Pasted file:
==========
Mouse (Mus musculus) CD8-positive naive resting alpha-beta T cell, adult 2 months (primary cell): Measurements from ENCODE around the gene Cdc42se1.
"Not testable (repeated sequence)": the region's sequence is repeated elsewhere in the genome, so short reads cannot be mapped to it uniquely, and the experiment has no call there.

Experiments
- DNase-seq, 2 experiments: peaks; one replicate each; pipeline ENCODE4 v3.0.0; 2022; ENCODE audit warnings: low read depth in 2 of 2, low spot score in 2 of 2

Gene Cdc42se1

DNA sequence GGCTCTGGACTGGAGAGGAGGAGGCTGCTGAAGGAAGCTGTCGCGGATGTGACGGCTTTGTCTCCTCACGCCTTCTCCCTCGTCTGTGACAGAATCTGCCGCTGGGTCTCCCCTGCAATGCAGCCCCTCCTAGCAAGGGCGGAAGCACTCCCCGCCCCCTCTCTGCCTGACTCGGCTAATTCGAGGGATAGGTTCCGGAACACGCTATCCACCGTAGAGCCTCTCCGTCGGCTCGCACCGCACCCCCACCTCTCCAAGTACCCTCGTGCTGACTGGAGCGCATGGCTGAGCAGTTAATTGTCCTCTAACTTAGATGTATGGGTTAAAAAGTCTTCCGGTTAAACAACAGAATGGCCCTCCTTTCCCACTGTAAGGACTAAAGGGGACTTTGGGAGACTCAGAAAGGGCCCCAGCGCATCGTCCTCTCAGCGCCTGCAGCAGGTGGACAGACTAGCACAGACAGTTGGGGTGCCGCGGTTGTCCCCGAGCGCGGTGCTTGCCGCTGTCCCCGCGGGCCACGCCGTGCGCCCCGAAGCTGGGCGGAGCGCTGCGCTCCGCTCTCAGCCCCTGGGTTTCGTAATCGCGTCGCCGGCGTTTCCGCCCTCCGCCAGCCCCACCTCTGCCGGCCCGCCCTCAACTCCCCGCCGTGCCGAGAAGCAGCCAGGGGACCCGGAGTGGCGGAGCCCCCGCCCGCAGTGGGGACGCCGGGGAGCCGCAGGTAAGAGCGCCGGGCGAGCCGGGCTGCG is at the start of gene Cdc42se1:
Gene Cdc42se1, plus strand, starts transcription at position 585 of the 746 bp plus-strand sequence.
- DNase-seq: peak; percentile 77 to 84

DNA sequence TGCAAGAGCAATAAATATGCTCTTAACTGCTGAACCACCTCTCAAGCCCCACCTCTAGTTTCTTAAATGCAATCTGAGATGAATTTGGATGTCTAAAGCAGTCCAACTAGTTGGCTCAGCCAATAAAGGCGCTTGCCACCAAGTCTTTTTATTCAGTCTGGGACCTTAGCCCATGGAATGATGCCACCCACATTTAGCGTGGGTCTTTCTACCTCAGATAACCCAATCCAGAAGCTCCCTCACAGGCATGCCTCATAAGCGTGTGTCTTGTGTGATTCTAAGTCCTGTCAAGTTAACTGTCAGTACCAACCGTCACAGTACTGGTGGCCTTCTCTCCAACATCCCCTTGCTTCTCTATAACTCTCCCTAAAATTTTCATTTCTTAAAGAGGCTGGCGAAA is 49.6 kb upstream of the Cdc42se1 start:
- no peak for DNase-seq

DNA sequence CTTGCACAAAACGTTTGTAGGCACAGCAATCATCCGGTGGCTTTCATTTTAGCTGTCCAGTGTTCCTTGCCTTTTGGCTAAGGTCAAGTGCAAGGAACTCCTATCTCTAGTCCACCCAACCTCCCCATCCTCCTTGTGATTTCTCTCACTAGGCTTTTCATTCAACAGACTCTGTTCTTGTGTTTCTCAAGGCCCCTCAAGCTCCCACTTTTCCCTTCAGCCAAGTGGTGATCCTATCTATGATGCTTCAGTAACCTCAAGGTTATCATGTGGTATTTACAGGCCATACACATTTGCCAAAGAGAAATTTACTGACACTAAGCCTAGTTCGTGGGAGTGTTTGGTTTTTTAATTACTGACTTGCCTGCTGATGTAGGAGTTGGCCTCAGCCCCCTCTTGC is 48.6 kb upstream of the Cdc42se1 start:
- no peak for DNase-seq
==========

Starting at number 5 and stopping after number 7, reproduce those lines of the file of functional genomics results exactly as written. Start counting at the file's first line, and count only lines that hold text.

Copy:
Gene Cdc42se1

DNA sequence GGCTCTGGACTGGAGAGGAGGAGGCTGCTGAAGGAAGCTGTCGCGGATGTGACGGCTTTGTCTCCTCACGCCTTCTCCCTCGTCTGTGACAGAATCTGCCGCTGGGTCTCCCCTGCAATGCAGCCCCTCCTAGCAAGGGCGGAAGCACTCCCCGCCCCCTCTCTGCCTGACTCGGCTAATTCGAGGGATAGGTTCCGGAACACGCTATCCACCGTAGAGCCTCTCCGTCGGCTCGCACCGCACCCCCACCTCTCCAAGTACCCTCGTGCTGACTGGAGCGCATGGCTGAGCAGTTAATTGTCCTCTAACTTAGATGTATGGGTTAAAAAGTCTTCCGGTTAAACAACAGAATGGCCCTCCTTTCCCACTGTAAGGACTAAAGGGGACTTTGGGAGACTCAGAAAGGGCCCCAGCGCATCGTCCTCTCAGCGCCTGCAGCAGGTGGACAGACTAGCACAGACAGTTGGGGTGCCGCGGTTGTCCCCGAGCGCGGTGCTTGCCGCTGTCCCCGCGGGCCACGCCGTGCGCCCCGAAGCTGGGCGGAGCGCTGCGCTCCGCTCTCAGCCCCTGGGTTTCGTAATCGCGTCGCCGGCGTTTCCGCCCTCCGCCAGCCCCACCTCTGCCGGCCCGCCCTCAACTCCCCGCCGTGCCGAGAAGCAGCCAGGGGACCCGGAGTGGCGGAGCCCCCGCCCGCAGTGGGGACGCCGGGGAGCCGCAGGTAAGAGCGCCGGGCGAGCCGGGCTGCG is at the start of gene Cdc42se1:
Gene Cdc42se1, plus strand, starts transcription at position 585 of the 746 bp plus-strand sequence.